I spent three anxious years yearning to attend a live performance of THE MIKADO when a Manhattan theatrical company announced that the classic operetta would be part of its 2015-16 program.
Then they cancelled.
One might be tempted to take a Snickersnee – defined as “a large knife” from Japan – to the entire company of the New York Gilbert & Sullivan Players, which as its name suggests produces G&S plays, and it reputedly does them with flair and expertise. A Snickersnee is wielded by Ko-Ko, the Lord High Executioner for the town of Tipitu whose role it is to literally execute his duties which he has yet to execute after his first year on the job. This dearth of executions in Tipitu worries the Japanese emperor – known as the Mikado – whose government investigates why Ko-Ko has neglected his duties. To avoid the same fate, Ko-Ko seeks out criminals who commit monstrous offenses like flirting, and he finds one in Nanki-Poo, a wandering minstrel who turns out to be the Mikado’s son in disguise.
I hoped to see the play in its entirety after watching the 1999 English film Topsy Turvy on television. The movie recounts how the making of THE MIKADO, in 1885, saved the collaboration of Sirs William S. Gilbert and Arthur Sullivan after Sir Arthur threatened to break up the team. Topsy Turvy is a mesmerizing film that features several songs from their plays – a half-dozen from THE MIKADO. The music and lyrics are so captivating that I had to see a stage production.
Pressure to avoid stereotyping Japanese culture led to the original cancellation, but the past year was well spent as the company adjusted THE MIKADO to respect cultural sensibilities while, as G&S company leaders write in their literature, “upholding the artistic integrity of the piece: its characters, storytelling, themes and most of all its universal satire of human nature and recurring societal and personal excesses.”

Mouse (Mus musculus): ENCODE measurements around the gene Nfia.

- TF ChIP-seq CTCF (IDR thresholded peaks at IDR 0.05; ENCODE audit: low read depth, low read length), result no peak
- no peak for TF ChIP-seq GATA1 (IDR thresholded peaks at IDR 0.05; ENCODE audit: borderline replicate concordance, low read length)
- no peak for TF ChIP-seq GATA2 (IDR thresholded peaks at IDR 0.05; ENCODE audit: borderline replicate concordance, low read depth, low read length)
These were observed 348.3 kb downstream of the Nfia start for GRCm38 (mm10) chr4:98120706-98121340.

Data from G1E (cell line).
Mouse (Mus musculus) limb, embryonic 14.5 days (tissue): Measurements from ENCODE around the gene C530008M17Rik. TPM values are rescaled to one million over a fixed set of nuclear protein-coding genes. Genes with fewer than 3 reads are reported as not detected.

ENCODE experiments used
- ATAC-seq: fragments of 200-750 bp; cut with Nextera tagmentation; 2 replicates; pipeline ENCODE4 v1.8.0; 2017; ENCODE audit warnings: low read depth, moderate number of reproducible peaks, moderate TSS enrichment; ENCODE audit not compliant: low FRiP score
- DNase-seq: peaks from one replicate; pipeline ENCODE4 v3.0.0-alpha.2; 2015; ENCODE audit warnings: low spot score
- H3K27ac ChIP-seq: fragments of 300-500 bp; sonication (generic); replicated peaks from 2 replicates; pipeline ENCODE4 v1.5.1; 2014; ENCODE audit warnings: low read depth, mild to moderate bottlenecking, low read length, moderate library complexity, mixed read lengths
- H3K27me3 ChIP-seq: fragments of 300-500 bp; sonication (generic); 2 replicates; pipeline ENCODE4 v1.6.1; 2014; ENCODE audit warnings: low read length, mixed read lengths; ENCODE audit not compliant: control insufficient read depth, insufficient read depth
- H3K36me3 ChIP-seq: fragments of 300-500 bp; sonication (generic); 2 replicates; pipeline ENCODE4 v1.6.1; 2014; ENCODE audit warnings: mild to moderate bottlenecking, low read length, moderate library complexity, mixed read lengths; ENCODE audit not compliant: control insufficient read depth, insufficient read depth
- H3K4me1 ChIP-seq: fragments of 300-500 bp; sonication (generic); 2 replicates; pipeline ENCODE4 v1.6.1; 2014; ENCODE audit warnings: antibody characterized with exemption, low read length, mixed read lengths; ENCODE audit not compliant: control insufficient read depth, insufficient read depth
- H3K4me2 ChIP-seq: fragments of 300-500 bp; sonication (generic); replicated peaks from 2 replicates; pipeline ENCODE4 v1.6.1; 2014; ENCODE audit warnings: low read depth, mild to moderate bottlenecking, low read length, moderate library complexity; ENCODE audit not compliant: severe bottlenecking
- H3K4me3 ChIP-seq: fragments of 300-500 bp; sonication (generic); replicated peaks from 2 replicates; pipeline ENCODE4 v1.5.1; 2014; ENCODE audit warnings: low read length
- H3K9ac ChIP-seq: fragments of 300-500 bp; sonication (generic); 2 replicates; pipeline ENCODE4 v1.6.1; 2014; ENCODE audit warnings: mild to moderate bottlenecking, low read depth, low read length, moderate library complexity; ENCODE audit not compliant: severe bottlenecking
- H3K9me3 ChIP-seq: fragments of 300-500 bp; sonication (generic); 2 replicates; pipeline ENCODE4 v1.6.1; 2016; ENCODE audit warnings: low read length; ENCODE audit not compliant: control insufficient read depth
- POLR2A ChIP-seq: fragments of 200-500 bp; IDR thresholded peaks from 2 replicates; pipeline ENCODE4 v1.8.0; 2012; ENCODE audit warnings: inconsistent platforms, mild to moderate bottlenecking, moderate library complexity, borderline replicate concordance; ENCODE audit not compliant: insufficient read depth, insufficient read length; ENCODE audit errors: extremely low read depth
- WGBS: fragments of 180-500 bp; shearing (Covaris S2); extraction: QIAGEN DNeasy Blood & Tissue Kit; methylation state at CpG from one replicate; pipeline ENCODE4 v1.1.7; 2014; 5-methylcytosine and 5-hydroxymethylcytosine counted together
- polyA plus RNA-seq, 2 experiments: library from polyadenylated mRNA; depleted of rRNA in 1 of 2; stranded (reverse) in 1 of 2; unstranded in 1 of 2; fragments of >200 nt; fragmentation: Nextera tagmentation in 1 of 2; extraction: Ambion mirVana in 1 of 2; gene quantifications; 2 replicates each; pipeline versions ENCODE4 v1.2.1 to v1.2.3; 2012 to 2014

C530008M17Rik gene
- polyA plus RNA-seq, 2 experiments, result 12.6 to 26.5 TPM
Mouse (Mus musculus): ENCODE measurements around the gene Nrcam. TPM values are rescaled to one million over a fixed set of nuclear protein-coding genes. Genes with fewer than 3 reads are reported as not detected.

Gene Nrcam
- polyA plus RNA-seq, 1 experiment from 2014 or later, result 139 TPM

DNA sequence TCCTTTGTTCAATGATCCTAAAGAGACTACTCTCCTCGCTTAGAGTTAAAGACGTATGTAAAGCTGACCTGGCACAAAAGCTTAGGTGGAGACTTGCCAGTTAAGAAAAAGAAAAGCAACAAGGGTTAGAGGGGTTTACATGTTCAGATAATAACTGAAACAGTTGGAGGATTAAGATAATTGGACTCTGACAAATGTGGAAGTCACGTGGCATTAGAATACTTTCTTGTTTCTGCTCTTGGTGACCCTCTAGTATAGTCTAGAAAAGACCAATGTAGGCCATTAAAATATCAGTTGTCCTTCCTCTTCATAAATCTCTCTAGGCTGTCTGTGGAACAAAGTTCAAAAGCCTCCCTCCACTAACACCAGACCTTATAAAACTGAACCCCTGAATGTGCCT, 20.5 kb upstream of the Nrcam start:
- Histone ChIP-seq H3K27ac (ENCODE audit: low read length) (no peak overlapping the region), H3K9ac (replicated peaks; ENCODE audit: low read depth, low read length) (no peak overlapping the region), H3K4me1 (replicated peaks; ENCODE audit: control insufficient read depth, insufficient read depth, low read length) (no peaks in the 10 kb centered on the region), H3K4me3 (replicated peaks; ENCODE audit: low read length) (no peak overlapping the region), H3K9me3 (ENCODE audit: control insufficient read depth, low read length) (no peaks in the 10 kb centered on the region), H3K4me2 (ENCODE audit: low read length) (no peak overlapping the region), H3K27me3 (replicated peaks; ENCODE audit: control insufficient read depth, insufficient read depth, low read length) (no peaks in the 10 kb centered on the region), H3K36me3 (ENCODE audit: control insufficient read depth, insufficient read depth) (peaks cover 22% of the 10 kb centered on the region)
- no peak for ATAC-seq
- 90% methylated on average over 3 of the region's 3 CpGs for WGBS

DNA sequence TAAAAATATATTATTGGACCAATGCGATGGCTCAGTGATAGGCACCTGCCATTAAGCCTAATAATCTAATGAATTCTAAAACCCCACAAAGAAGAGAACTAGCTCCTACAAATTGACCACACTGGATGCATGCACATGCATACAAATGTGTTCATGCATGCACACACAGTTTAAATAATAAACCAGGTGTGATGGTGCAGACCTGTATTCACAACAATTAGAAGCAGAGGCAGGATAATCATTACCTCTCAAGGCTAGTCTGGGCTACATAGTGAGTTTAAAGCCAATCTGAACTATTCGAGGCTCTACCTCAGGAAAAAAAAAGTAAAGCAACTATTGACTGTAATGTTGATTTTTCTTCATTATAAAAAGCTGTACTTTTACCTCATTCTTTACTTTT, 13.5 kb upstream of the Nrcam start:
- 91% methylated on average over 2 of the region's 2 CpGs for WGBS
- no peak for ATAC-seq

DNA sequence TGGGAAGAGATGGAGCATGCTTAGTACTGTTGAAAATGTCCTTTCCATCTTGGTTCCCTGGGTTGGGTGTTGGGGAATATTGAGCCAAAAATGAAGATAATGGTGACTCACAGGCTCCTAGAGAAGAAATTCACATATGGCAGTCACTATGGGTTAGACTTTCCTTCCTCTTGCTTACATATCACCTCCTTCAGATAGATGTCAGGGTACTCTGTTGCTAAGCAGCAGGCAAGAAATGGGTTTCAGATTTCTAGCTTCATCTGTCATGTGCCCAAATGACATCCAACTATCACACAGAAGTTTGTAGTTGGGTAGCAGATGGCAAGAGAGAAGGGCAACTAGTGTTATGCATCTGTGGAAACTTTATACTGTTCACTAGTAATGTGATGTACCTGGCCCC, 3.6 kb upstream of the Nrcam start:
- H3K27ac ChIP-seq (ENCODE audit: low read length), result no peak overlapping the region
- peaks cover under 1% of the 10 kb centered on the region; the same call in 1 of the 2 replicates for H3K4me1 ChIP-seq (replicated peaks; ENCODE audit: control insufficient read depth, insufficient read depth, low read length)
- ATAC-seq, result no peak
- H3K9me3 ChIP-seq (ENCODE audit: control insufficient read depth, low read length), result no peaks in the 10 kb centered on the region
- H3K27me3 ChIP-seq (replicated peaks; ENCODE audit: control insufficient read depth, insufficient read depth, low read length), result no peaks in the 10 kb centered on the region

The result is a vibrant, three-hour clever and engaging tale accompanied by its many classic show-stopping musical numbers. As it turned out, the play needed no Japanese costumes or yellow-cake makeup to entertain. Actors wore decidedly non-Asian-type clothes and did not disguise their race; many of the performers were white. The producers said in their literature that William S. Gilbert’s libretto (the pre-music play) required only minor revisions.
More than 130 years after creating THE MIKADO, Gilbert and Sullivan sort of picked up a co-author for this company’s version. Director David Auxier wrote a short prologue depicting Gilbert (the playwright) and Sullivan (the composer) in London mulling their future together, listening to their producer’s pleas for a new opera, coping with actors’ demands and being shown a cabinet filled with Japanese memorabilia – until a scabbard-covered Japanese sword collapses from its spot on a mantelplace onto Gilbert’s head and knocks him unconscious, and in turn he dreams of a Japanese town called Titipu.
The prologue is stocked with in-jokes for audience members familiar with the play.
The New York company’s treatment could serve as a model for future performances elsewhere. As the villainous Katisha would say, THE MIKADO “has a fascination that few can resist.”
The first act is slow in spots partly because of bland-sounding tunes spaced between legendary numbers like “Behold the Lord High Executioner” and “Three Little Maids from School Are We.” This pattern had the effect of almost lulling a viewer to sleep and then jolting him awake with a captivating musical number. The second act was near perfect as it combined gripping plot twists with some of the most momentous songs in theater history.
Cutting the more lackluster songs would not have been unusual. Shortly before the show opened, Gilbert excised “A More Humane Mikado,” sparking protests from the cast that moved him to restore the song. Sullivan was roundly rebuked by critics for supposedly wasting his talents on these operettas when his time would be better spent composing serious music.
Otherwise, THE MIKADO lived up to its iconic reputation. Loved it and yearn to see it again. I would endure whatever obstacle course that New York or any other town might put up to reach the appointed theater. As Katisha would also say, “People come miles to see it.”
[Kaye Playhouse at Hunter College, 68th Street and Lexington Avenue, New York City] December 28, 2016-January 8, 2017; nygasp.org.